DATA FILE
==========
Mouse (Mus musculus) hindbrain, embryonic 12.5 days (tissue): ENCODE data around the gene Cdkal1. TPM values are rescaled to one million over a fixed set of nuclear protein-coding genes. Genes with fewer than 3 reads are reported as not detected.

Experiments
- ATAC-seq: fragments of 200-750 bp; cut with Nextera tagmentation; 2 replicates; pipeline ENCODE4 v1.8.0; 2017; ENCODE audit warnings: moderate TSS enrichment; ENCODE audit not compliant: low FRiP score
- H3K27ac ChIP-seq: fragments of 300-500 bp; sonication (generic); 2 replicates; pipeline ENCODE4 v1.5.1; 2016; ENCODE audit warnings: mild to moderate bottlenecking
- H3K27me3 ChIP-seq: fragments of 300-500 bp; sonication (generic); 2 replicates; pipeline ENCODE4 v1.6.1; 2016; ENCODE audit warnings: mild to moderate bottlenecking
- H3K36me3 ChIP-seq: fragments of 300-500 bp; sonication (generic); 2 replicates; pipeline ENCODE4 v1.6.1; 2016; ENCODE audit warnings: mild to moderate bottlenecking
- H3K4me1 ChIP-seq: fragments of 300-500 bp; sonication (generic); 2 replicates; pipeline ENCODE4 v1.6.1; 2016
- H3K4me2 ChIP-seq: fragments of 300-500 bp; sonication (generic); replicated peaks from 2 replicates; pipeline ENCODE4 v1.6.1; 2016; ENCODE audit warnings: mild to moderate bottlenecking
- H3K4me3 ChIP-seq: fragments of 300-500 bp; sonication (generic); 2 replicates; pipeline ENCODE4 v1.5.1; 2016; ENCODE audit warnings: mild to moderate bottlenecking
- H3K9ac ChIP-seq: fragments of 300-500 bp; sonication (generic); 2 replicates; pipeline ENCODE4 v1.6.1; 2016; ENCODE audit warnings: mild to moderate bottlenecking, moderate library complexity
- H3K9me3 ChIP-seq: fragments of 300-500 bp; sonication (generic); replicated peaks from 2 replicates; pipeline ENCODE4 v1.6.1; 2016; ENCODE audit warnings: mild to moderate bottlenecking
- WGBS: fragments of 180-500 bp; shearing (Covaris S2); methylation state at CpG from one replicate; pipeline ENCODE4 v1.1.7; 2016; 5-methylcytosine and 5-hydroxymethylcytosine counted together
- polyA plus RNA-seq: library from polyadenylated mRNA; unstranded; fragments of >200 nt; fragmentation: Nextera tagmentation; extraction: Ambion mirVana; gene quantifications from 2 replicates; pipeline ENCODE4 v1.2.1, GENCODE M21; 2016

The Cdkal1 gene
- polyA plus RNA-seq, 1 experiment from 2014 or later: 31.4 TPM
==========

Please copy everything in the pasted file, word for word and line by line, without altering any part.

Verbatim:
Mouse (Mus musculus) hindbrain, embryonic 12.5 days (tissue): ENCODE data around the gene Cdkal1. TPM values are rescaled to one million over a fixed set of nuclear protein-coding genes. Genes with fewer than 3 reads are reported as not detected.

Experiments
- ATAC-seq: fragments of 200-750 bp; cut with Nextera tagmentation; 2 replicates; pipeline ENCODE4 v1.8.0; 2017; ENCODE audit warnings: moderate TSS enrichment; ENCODE audit not compliant: low FRiP score
- H3K27ac ChIP-seq: fragments of 300-500 bp; sonication (generic); 2 replicates; pipeline ENCODE4 v1.5.1; 2016; ENCODE audit warnings: mild to moderate bottlenecking
- H3K27me3 ChIP-seq: fragments of 300-500 bp; sonication (generic); 2 replicates; pipeline ENCODE4 v1.6.1; 2016; ENCODE audit warnings: mild to moderate bottlenecking
- H3K36me3 ChIP-seq: fragments of 300-500 bp; sonication (generic); 2 replicates; pipeline ENCODE4 v1.6.1; 2016; ENCODE audit warnings: mild to moderate bottlenecking
- H3K4me1 ChIP-seq: fragments of 300-500 bp; sonication (generic); 2 replicates; pipeline ENCODE4 v1.6.1; 2016
- H3K4me2 ChIP-seq: fragments of 300-500 bp; sonication (generic); replicated peaks from 2 replicates; pipeline ENCODE4 v1.6.1; 2016; ENCODE audit warnings: mild to moderate bottlenecking
- H3K4me3 ChIP-seq: fragments of 300-500 bp; sonication (generic); 2 replicates; pipeline ENCODE4 v1.5.1; 2016; ENCODE audit warnings: mild to moderate bottlenecking
- H3K9ac ChIP-seq: fragments of 300-500 bp; sonication (generic); 2 replicates; pipeline ENCODE4 v1.6.1; 2016; ENCODE audit warnings: mild to moderate bottlenecking, moderate library complexity
- H3K9me3 ChIP-seq: fragments of 300-500 bp; sonication (generic); replicated peaks from 2 replicates; pipeline ENCODE4 v1.6.1; 2016; ENCODE audit warnings: mild to moderate bottlenecking
- WGBS: fragments of 180-500 bp; shearing (Covaris S2); methylation state at CpG from one replicate; pipeline ENCODE4 v1.1.7; 2016; 5-methylcytosine and 5-hydroxymethylcytosine counted together
- polyA plus RNA-seq: library from polyadenylated mRNA; unstranded; fragments of >200 nt; fragmentation: Nextera tagmentation; extraction: Ambion mirVana; gene quantifications from 2 replicates; pipeline ENCODE4 v1.2.1, GENCODE M21; 2016

The Cdkal1 gene
- polyA plus RNA-seq, 1 experiment from 2014 or later: 31.4 TPM